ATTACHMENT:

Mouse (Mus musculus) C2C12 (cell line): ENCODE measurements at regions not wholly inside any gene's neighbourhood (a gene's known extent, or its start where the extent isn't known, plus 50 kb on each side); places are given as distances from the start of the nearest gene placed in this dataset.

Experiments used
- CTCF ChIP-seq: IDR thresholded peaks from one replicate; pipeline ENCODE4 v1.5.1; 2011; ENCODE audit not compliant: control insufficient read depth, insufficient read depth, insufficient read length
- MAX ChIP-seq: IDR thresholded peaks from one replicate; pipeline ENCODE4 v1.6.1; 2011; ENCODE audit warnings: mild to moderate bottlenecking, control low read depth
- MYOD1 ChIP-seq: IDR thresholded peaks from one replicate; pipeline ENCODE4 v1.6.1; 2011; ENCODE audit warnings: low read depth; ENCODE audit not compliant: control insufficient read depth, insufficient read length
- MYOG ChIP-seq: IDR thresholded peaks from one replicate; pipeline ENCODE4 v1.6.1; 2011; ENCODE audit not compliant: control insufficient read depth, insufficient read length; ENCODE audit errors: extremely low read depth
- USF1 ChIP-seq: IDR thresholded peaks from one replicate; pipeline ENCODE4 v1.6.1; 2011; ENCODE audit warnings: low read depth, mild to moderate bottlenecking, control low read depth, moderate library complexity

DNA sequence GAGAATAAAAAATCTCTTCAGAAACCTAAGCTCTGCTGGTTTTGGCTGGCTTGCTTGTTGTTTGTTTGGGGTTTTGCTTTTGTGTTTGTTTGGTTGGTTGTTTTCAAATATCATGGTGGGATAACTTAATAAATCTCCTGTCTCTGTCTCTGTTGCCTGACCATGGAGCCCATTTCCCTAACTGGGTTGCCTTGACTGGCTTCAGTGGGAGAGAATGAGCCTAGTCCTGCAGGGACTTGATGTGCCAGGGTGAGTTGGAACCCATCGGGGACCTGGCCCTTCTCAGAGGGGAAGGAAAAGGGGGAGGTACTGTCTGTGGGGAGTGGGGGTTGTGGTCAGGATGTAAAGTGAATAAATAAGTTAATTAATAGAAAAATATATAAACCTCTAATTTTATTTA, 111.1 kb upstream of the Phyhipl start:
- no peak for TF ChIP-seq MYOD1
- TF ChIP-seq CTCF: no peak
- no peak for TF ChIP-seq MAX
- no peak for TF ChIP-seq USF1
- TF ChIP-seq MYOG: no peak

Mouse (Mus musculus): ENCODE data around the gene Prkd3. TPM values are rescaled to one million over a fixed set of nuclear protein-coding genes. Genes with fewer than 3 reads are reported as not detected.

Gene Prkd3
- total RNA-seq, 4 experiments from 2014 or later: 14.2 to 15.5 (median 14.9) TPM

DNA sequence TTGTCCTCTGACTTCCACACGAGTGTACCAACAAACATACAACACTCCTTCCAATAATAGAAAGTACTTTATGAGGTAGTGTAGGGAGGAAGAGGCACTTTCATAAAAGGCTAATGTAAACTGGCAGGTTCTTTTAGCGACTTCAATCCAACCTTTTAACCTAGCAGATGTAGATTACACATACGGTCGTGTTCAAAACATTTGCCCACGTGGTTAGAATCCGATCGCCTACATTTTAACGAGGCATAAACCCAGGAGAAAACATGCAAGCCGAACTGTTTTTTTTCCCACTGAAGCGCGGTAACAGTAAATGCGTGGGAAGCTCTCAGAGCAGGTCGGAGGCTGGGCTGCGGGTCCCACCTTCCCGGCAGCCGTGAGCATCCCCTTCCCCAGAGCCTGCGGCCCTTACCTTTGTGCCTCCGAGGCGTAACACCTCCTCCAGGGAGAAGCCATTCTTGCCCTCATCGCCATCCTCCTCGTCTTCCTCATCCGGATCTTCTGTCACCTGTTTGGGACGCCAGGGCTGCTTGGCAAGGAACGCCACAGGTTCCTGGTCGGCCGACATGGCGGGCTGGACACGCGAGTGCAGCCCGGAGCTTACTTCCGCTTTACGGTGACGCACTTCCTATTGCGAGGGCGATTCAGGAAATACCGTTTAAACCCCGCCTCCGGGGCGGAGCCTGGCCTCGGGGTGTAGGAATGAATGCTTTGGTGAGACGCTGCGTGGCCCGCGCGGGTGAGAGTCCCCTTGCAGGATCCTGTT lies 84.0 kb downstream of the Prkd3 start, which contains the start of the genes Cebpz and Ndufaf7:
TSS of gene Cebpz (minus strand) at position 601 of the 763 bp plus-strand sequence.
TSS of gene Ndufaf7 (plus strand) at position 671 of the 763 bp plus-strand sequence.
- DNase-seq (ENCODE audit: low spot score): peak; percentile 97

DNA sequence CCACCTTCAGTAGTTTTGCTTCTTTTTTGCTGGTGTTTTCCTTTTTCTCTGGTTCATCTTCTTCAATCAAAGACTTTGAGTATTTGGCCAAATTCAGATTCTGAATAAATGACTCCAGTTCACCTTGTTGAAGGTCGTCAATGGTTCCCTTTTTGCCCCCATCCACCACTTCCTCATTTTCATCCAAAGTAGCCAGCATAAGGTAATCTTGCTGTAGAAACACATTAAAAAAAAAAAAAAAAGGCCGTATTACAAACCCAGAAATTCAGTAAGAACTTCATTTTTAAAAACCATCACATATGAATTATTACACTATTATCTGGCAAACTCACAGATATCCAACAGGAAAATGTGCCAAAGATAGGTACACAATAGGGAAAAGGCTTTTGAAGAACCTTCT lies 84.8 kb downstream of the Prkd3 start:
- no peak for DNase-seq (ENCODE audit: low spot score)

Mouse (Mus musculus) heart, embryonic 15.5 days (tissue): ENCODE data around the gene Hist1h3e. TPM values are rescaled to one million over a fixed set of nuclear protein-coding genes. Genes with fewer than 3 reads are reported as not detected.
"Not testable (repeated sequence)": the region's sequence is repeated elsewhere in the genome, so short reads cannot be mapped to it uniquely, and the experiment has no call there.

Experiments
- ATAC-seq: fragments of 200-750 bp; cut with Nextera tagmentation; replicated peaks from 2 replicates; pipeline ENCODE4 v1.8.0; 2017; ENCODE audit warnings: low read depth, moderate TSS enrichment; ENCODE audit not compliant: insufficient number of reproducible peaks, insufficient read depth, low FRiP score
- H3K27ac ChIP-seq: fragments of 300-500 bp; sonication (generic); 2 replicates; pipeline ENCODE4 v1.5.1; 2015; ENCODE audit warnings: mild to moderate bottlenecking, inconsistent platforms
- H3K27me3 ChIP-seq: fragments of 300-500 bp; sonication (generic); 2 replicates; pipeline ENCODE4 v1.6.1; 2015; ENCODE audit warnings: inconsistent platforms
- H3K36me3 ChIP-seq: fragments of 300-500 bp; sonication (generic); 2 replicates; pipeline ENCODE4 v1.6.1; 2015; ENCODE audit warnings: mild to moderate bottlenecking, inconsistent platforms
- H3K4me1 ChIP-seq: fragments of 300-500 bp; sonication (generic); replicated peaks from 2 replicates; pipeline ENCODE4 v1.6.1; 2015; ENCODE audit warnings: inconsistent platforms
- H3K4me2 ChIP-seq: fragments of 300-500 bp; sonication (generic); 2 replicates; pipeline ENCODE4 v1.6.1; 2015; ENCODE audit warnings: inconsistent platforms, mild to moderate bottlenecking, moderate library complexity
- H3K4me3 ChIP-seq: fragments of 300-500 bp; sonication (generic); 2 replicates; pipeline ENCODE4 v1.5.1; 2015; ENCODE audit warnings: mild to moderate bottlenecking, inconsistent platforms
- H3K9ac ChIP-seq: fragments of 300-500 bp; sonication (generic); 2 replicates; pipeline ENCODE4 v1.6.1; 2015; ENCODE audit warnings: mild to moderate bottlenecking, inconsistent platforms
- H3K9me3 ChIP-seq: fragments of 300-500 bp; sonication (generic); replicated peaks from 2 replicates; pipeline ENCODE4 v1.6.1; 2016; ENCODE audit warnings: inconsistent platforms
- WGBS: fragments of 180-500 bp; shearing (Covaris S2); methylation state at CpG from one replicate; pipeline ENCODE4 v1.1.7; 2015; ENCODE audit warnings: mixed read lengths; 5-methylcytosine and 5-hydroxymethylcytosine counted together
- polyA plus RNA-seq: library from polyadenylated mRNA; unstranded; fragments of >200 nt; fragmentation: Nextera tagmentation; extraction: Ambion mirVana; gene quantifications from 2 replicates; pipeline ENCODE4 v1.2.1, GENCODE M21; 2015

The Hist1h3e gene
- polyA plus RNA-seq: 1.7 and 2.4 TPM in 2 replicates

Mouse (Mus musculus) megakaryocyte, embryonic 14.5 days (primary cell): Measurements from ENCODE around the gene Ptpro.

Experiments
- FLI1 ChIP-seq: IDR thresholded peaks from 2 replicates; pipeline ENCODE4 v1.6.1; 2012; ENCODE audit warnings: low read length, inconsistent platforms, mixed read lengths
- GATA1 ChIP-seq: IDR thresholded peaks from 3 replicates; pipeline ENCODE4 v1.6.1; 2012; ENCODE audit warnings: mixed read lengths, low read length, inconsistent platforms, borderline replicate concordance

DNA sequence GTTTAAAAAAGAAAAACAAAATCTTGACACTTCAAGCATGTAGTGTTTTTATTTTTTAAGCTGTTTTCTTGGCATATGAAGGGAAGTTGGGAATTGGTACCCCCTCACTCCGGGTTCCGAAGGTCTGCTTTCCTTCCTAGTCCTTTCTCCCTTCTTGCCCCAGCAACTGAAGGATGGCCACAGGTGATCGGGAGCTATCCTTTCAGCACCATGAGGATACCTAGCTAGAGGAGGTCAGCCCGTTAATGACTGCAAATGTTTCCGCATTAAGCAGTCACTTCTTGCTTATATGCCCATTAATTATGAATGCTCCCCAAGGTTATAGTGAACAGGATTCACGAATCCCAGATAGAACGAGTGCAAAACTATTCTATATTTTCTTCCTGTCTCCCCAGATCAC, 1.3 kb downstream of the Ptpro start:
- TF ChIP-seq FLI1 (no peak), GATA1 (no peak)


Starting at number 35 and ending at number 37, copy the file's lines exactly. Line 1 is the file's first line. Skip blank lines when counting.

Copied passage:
- WGBS: fragments of 180-500 bp; shearing (Covaris S2); methylation state at CpG from one replicate; pipeline ENCODE4 v1.1.7; 2015; ENCODE audit warnings: mixed read lengths; 5-methylcytosine and 5-hydroxymethylcytosine counted together
- polyA plus RNA-seq: library from polyadenylated mRNA; unstranded; fragments of >200 nt; fragmentation: Nextera tagmentation; extraction: Ambion mirVana; gene quantifications from 2 replicates; pipeline ENCODE4 v1.2.1, GENCODE M21; 2015

The Hist1h3e gene